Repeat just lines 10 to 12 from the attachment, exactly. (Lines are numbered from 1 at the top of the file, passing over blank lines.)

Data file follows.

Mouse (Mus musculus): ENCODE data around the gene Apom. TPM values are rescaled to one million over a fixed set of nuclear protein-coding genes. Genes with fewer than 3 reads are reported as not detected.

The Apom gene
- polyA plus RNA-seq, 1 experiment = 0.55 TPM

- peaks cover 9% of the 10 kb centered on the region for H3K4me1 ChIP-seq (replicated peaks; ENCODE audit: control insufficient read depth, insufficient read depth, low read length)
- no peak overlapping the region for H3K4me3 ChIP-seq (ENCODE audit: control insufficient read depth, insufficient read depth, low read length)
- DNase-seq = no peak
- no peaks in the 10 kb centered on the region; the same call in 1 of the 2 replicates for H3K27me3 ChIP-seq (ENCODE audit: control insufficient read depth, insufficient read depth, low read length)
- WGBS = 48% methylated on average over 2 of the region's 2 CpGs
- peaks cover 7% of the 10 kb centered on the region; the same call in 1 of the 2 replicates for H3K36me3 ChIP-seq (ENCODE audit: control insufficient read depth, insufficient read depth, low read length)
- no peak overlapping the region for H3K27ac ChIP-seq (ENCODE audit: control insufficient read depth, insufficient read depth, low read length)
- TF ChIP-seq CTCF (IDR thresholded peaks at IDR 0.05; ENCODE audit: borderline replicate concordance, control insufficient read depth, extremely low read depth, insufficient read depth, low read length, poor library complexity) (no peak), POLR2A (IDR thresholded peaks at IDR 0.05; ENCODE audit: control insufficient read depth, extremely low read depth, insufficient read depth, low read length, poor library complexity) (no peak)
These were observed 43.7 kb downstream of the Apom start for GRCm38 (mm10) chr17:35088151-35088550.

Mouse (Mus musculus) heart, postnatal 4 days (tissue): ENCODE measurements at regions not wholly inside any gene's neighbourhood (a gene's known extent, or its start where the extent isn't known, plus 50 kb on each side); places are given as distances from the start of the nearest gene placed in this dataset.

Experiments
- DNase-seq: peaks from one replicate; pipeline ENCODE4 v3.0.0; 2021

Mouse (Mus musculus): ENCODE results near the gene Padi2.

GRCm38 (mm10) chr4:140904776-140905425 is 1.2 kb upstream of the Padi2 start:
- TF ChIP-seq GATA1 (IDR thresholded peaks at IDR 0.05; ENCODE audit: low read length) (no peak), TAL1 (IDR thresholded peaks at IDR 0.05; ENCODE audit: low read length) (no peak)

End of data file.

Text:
- no peak overlapping the region for H3K27ac ChIP-seq (ENCODE audit: control insufficient read depth, insufficient read depth, low read length)
- TF ChIP-seq CTCF (IDR thresholded peaks at IDR 0.05; ENCODE audit: borderline replicate concordance, control insufficient read depth, extremely low read depth, insufficient read depth, low read length, poor library complexity) (no peak), POLR2A (IDR thresholded peaks at IDR 0.05; ENCODE audit: control insufficient read depth, extremely low read depth, insufficient read depth, low read length, poor library complexity) (no peak)
These were observed 43.7 kb downstream of the Apom start for GRCm38 (mm10) chr17:35088151-35088550.